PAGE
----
M.A. in Oral Traditions: Writers Cohort
For 12 years, The Graduate Institute has offered the M.A. in Oral Traditions, which explores the power of the spoken word as a force for transformative action in the fields of education, community organization, and the arts. For the first time, this dynamic program will take on a new focus – one that serves aspiring writers by bridging the connection between the spoken and written word.
Why Oral Traditions?
Long before the advent of written language or any publishing technology, oral traditions served as humankind’s principal communications medium. Even today, there exists somewhere around 10,000 world languages and among them, only 78 publishing traditions! Though our own culture may rely heavily on written text, we still use oral communication more than any other medium.
For writers seeking new ways of improving their craft, it is useful to turn to the oral language arts for important lessons on character development, story structure, and emotional resonance. Whether examining the vast impact of Greek mythology on personality archetypes, the pervasiveness of folklore and fairy tale in informing modern tales, or the universality of the Hero’s Journey as a prototype for effective story arc, there are untold ways that contemporary writing can find its roots, and its potential, in the oral traditions.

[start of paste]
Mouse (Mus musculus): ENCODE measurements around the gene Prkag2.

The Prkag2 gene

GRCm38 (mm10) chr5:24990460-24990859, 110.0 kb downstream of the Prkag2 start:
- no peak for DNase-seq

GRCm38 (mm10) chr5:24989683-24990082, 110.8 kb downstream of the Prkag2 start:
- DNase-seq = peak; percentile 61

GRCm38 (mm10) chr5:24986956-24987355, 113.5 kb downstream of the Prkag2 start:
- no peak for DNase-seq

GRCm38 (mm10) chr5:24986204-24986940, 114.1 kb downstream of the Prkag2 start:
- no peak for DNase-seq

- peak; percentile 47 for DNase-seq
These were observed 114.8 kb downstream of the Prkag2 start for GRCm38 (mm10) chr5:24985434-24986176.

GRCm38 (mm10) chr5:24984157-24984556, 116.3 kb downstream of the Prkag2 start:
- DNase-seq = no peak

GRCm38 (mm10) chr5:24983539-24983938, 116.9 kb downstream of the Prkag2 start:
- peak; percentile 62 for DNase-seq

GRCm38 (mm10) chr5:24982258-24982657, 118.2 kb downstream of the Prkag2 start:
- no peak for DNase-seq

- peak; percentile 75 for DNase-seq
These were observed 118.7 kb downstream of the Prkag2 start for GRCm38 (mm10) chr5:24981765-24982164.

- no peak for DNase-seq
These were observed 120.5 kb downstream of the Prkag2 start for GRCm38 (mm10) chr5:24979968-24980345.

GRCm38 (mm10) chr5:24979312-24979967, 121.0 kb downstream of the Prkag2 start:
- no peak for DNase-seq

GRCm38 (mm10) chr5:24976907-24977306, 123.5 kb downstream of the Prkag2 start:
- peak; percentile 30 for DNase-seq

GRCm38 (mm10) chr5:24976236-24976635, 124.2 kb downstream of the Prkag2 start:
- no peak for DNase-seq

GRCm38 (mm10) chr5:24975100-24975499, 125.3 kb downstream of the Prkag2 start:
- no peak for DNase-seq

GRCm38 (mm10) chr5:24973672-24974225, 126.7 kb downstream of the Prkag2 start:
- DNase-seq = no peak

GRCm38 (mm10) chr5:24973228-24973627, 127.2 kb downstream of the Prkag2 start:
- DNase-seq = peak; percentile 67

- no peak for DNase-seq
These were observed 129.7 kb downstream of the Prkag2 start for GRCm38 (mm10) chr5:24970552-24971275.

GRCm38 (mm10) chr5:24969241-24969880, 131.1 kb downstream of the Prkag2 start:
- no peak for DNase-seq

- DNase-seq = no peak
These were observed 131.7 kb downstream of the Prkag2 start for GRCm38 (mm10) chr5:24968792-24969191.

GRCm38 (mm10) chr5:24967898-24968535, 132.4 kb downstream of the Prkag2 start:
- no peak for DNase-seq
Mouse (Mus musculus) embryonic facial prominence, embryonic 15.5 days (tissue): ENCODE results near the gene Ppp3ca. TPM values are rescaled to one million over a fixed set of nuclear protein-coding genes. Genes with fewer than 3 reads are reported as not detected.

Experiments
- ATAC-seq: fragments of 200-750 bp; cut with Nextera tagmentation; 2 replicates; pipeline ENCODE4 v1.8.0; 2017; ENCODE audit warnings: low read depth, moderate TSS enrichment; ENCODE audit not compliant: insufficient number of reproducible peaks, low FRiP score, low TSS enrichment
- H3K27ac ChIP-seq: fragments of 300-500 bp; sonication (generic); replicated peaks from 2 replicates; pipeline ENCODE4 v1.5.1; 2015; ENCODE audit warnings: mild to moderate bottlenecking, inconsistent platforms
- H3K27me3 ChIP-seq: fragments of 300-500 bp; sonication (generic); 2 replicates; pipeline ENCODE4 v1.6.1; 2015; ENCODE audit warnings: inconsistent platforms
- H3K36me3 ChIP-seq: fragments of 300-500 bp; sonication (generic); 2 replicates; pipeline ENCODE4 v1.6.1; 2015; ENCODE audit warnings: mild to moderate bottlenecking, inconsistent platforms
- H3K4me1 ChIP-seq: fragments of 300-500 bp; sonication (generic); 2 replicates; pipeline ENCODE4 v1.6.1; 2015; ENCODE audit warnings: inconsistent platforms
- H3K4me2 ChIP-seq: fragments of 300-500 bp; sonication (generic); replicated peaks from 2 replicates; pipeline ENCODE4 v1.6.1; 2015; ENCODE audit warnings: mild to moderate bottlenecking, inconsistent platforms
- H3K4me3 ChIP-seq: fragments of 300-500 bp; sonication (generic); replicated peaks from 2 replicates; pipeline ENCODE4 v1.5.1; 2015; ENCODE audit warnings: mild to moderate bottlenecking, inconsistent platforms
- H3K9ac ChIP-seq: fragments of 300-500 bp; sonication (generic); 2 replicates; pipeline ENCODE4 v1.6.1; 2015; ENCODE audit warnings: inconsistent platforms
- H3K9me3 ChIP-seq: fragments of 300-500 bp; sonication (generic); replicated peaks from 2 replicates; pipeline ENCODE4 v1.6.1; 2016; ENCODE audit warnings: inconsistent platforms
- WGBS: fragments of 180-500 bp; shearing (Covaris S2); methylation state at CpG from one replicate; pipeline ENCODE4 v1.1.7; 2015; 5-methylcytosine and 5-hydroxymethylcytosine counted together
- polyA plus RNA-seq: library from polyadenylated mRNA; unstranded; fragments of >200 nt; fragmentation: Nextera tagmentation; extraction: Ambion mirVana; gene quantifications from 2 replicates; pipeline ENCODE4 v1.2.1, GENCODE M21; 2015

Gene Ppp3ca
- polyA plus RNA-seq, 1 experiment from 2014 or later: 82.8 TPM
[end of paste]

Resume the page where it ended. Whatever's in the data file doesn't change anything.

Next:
In this program, colleagues (i.e. students) will study the oral foundations of contemporary literature, conduct their own ethnographic research, complete a series of independent and group projects, engage in peer critiques, and ultimately execute a manuscript or written project of their own design. The Writers Cohort also serves as a forum for the intellectual and spiritual growth and development of each writer. By examining the narrative structure of their own lives, and by analyzing their personal experiences in the application of their writing, each participant engages in processes that help them realize their true writing potential within the context of a genre and a voice that is authentically theirs.
Candidates will complete their book or project and earn their Masters degree in just 22 months. This is an ideal opportunity to utilize a wide array of resources and mechanisms in service of one’s work. Whether starting from scratch or using a work-in-progress, writers can expect to develop their idea, conduct support research, engage in the ongoing process of writing and revision while receiving valuable peer and faculty feedback, and present their final work product at the culmination of the degree program.
Classes meet one weekend per month in Connecticut, plus one full week in the summer. The degree is completed in under 2 years.
The Graduate Institute is fully licensed and accredited by the State of Connecticut Department of Higher Education.